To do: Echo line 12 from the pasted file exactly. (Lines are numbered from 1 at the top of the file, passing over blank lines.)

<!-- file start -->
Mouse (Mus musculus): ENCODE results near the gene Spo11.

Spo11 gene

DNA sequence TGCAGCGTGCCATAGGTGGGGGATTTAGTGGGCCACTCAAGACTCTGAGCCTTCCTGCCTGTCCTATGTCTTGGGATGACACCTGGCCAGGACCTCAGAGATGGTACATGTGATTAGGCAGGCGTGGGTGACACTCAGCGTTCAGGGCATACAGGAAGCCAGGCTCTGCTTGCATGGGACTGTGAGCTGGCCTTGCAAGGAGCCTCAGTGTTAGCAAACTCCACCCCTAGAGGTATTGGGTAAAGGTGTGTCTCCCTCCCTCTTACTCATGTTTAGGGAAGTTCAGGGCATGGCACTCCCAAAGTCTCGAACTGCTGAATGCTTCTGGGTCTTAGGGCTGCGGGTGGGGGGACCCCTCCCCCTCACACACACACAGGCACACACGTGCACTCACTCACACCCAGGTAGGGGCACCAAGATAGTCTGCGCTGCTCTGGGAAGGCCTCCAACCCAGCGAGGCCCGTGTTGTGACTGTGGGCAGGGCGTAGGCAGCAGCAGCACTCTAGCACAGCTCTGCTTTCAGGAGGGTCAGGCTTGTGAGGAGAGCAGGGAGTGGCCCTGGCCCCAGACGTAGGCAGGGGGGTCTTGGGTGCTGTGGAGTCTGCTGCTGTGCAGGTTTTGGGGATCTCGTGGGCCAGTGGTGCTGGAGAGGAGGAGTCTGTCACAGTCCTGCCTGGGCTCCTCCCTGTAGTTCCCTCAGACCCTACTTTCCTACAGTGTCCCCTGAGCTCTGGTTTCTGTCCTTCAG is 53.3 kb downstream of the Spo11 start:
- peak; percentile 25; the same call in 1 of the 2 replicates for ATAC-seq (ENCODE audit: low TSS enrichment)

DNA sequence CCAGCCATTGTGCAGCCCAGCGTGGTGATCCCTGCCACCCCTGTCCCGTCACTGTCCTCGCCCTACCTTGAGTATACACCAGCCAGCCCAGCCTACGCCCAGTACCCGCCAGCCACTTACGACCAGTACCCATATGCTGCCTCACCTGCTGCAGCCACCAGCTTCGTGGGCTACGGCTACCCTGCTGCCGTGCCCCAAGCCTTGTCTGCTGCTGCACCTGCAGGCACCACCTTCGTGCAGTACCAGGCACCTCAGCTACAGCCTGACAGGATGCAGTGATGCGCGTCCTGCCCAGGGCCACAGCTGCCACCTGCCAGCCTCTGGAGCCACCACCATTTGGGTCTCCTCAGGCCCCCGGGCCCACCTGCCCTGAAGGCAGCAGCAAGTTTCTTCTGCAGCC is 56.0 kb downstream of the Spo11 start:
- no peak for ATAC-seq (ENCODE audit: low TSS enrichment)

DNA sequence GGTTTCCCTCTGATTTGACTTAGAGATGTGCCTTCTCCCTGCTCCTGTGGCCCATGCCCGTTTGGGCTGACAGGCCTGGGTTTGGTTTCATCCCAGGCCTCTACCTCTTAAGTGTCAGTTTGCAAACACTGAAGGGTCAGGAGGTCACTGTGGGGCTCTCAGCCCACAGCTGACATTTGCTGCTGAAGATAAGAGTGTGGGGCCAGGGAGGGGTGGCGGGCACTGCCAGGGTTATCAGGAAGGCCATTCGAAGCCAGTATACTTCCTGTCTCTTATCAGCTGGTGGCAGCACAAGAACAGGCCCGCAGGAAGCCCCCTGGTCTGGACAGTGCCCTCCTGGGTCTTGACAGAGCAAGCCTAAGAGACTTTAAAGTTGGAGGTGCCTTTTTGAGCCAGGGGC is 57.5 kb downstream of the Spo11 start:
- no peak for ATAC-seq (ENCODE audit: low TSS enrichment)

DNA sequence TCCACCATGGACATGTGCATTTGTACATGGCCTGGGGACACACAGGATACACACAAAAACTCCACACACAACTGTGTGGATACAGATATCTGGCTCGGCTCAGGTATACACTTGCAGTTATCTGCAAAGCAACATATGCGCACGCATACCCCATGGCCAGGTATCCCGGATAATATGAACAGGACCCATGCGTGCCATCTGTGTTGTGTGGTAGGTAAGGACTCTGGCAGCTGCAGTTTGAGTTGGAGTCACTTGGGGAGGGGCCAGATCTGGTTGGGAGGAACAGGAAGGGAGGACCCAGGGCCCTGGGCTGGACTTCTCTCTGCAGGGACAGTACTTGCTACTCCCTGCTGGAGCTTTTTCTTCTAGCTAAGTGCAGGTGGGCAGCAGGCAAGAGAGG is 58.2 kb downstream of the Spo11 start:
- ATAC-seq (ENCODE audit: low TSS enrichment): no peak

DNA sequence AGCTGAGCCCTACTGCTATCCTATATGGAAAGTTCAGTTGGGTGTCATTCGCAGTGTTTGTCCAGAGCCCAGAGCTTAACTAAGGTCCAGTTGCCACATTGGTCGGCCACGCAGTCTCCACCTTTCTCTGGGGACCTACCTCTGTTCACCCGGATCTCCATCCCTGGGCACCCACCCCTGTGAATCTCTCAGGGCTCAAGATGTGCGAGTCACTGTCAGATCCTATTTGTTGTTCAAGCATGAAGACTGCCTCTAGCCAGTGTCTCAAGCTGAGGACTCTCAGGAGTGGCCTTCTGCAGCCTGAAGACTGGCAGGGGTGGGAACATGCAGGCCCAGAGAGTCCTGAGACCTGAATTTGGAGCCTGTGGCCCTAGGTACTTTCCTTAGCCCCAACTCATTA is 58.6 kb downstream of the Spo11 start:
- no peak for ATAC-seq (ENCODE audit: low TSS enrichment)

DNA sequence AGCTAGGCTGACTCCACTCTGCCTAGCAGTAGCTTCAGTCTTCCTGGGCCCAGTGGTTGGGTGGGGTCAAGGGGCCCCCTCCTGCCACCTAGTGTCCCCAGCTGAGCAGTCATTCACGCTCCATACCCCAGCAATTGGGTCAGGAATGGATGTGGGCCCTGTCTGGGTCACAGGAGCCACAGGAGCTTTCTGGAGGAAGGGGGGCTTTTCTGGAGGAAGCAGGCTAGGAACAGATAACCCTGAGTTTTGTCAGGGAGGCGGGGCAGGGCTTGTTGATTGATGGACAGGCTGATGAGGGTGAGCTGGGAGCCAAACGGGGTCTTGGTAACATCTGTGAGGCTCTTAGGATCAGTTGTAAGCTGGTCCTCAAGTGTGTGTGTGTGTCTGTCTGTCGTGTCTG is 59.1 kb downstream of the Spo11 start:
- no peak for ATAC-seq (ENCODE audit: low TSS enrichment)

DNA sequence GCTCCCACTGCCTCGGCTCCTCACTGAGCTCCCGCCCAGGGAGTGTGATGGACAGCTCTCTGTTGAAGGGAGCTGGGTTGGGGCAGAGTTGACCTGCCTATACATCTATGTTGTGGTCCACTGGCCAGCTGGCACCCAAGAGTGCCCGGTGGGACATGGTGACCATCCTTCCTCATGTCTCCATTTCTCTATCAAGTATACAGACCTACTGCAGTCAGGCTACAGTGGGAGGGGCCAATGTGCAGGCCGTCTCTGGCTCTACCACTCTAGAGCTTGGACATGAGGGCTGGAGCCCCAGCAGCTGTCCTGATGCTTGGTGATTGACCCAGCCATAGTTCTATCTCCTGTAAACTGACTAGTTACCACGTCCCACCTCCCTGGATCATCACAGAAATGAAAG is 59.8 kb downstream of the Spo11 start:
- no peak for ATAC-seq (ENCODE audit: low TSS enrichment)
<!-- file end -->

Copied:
- no peak for ATAC-seq (ENCODE audit: low TSS enrichment)